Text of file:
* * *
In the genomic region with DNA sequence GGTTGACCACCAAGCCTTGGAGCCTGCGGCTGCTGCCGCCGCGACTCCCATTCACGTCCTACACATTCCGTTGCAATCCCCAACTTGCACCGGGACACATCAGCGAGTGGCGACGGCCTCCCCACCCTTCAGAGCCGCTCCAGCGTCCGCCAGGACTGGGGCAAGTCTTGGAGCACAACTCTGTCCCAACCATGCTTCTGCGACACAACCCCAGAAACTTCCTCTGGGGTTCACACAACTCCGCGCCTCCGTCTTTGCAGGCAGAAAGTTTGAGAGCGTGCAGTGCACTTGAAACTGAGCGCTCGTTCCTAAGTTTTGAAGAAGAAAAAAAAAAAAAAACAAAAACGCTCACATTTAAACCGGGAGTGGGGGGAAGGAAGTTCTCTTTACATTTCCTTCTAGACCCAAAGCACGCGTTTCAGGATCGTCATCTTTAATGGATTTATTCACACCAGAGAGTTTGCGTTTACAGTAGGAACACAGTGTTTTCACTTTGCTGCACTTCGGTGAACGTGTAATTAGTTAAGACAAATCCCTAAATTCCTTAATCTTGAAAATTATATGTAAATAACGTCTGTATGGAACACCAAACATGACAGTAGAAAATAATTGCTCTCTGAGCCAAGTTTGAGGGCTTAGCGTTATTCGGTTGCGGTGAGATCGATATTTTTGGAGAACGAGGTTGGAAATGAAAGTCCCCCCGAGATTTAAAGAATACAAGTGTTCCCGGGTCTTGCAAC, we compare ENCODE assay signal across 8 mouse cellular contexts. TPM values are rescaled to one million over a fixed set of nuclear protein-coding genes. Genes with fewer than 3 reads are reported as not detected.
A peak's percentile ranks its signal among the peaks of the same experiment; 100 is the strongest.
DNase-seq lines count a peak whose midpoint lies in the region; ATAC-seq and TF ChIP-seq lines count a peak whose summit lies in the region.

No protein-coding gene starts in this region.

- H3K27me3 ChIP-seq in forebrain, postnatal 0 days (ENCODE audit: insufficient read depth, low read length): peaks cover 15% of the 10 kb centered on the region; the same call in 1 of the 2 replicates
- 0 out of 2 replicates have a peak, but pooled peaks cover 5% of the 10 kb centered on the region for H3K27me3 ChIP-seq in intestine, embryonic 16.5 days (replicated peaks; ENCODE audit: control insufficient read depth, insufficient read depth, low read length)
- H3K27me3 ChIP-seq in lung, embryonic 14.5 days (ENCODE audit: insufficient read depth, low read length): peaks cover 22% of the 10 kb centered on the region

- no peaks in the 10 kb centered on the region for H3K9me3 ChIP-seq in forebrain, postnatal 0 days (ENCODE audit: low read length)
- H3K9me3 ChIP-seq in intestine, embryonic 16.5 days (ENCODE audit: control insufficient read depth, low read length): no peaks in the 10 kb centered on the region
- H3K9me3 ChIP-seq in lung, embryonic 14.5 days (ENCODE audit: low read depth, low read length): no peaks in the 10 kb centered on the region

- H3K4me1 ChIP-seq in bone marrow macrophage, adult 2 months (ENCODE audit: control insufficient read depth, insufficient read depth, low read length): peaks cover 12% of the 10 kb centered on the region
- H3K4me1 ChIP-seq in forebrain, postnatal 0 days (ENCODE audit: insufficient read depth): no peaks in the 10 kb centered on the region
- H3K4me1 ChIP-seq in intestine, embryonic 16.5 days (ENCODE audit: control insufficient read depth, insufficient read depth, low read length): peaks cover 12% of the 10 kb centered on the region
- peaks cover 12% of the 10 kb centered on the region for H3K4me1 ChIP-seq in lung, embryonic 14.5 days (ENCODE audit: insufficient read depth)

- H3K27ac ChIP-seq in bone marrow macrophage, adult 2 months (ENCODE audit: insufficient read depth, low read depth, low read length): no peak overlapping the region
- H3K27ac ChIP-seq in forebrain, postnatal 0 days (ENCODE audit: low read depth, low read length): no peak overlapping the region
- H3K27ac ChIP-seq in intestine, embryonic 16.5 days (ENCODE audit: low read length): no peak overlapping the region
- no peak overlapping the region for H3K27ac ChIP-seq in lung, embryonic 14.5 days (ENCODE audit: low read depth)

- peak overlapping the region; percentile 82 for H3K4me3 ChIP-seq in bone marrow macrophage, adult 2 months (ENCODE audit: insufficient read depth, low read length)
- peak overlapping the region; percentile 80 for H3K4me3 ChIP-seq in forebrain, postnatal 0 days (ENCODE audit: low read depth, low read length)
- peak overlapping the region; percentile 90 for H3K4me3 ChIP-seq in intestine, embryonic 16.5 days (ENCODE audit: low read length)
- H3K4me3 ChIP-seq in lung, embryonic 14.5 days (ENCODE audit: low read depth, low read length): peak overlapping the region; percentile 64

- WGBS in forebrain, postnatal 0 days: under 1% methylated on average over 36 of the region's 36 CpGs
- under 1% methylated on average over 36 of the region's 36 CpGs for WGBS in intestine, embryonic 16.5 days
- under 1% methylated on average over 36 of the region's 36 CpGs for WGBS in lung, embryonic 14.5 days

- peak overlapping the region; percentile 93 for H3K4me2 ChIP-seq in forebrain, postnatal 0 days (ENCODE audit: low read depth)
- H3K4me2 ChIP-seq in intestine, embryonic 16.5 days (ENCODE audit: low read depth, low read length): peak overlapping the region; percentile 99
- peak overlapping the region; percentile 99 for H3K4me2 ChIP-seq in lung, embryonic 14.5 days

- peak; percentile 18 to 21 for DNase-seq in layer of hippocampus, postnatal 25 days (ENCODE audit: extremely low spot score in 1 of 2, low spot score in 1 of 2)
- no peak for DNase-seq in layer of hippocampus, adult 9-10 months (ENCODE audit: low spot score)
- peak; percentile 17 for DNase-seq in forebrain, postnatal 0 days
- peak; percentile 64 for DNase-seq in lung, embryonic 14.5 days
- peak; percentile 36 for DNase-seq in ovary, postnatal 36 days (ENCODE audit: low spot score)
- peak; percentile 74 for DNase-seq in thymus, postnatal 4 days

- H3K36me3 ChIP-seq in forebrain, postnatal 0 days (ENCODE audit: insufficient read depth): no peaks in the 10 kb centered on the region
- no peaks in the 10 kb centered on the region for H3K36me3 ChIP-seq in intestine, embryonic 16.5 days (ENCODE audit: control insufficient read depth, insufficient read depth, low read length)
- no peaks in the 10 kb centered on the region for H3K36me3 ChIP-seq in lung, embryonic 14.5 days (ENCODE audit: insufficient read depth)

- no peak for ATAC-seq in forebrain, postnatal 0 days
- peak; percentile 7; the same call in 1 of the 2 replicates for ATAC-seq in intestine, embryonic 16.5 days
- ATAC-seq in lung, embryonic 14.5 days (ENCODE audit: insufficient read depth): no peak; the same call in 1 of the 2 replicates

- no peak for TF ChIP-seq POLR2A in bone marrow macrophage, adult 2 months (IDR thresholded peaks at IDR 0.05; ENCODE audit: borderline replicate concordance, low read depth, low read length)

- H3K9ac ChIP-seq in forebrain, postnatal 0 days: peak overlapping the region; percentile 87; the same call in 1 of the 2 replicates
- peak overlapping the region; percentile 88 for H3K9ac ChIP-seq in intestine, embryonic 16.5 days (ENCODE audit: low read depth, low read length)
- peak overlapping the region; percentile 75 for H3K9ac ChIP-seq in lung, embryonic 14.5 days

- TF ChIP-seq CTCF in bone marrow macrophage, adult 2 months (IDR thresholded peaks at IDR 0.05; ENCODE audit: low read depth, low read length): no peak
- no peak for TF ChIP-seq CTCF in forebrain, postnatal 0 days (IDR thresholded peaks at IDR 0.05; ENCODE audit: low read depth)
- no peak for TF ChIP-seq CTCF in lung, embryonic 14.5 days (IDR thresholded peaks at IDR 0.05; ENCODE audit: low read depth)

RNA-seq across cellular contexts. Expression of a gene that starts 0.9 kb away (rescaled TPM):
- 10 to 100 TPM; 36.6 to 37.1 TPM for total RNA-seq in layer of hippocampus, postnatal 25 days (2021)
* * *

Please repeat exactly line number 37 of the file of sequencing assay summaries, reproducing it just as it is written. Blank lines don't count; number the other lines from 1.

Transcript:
- no peaks in the 10 kb centered on the region for H3K36me3 ChIP-seq in lung, embryonic 14.5 days (ENCODE audit: insufficient read depth)